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. Last Updated: 07/27/2016

Ochakovo to Spend $140M to Up Beer Production

The Moscow-based brewery Ochakovo last week said it would invest $140 million in two projects in Central Russia to expand production.

The company said it would build a malt factory in Lipetsk region and a brewery in Penza to meet predicted growing demand.

Construction of the malt factory in the city of Terbun will begin this summer and will cost about $40 million, said Ochakovo president Alexei Kochetov, adding that the factory will be able to produce 100 million tons of malt a day when it is up and running in 2003.

The brewery in Penza, which the company will start building in May, will cost around $100 million and be the company's third largest, with a capacity of 2.3 billion liters of beer a year and 7.5 million liters of low- or non-alcohol beverages. Part of the financing, about 20 percent, will come from Ochakovo's working capital. The company is negotiating with Sberbank, Alfa Bank and Vneshtorgbank to provide additional financing, Kochetov said.

When the new brewery comes online, also expected in 2003, Ochakovo's capacity will be 14 billion liters of beer a year, according to the company's projections.

Ochakovo, at the end of 2000, controlled around 12 percent of the national beer market, behind Baltic Beverages Holding, or Baltika, with 24 percent and Sun-Interbrew with 16 percent, according to marketing agency Business Analytica.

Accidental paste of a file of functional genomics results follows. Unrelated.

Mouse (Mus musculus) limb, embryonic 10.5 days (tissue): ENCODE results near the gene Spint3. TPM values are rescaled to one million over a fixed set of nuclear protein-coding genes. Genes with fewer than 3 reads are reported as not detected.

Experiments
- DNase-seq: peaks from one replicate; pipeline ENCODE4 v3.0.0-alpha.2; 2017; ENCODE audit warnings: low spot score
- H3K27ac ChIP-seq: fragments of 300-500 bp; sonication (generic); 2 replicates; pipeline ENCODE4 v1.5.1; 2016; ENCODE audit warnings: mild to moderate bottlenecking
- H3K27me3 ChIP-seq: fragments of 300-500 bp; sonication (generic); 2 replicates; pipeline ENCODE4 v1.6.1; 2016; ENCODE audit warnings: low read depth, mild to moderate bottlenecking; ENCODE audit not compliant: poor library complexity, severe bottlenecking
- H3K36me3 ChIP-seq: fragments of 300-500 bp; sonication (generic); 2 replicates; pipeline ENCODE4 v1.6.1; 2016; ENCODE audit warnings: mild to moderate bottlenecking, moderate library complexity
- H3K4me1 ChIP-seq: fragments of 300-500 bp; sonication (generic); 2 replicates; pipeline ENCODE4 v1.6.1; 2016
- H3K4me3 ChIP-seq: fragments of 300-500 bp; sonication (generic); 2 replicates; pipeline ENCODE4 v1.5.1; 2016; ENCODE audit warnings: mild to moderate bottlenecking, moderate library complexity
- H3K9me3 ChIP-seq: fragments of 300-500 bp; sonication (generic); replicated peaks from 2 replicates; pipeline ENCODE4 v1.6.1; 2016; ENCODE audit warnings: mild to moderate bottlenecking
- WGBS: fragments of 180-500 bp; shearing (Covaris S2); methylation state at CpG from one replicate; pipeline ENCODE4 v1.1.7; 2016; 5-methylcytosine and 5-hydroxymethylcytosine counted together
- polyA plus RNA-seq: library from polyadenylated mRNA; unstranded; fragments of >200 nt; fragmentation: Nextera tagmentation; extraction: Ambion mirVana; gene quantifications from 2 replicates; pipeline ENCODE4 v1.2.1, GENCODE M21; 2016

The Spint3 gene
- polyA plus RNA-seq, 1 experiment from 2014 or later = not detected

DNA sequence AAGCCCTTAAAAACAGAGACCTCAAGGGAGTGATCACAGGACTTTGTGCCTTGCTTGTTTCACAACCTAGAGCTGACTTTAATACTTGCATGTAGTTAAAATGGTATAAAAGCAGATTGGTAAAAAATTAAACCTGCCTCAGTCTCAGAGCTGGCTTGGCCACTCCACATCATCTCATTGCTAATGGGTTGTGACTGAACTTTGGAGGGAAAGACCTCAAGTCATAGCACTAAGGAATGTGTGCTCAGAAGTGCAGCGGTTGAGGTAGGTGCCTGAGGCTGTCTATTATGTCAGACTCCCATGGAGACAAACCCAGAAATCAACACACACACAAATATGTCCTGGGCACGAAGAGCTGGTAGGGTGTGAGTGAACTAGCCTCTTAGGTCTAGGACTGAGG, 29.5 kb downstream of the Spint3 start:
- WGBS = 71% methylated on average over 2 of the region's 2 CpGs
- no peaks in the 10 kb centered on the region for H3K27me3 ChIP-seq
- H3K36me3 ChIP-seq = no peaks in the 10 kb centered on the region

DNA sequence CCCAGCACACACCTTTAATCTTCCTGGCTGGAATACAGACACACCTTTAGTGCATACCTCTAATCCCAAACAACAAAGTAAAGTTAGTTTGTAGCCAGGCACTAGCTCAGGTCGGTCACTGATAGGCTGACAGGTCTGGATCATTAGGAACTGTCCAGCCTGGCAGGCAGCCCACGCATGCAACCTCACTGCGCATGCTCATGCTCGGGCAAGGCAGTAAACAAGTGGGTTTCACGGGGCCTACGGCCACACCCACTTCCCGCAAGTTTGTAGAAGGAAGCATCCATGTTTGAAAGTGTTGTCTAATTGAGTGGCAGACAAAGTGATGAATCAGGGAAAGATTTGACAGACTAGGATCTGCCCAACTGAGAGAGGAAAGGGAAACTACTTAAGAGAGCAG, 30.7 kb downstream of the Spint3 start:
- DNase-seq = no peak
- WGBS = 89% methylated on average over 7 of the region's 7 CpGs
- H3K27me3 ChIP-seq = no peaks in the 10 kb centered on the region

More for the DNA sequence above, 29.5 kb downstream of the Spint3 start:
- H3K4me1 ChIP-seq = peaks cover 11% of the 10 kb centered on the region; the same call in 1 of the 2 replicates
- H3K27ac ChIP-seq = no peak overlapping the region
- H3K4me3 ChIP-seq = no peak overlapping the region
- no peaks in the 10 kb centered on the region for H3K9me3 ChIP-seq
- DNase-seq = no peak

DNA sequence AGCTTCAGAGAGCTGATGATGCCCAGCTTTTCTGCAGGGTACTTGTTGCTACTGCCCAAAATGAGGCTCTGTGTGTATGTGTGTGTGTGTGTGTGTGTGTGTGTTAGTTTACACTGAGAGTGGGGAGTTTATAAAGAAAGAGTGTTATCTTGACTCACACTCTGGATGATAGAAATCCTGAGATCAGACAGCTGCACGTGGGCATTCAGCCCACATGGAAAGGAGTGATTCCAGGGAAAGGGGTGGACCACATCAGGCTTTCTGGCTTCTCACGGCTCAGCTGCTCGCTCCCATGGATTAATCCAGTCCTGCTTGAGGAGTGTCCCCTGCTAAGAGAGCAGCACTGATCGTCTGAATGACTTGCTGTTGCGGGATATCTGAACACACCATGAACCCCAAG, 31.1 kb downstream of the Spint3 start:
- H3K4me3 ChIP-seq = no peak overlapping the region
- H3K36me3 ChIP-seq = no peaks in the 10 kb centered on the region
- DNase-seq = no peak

Building new enterprises in Central Russia, Ochakovo is anticipating strong growth in the market. "Given the average level of consumption of beer, 36 liters a year per person, Russia could grow even more, to 60 or 70 liters. There should be space for everyone," said Kochetov.

But some experts do not agree with Ochakovo's predictions.

"The beer market is not elastic. I have strong doubts that over the next two to three years the level of consumption will rise to 50 to 60 liters per person," said Andrei Sterlin, general director of Business Analytica.

Alexei Krivoshapko, an analyst of United Financial Group, also questioned the financing: "The volume of investments seems to be somewhat inflated. The question is from where will Ochakovo get this money and how will they make agreements with investors?"

The output of the Penza brewery will compete with beer from Tula's Taopin brewery, part of the Baltic Beverages Holding and the Saransk brewery of the Interbrew group. But those companies are not yet afraid of Ochakovo.

"There is space for everyone in our market," said Vladimir Tebelev, director of the Saransk brewery.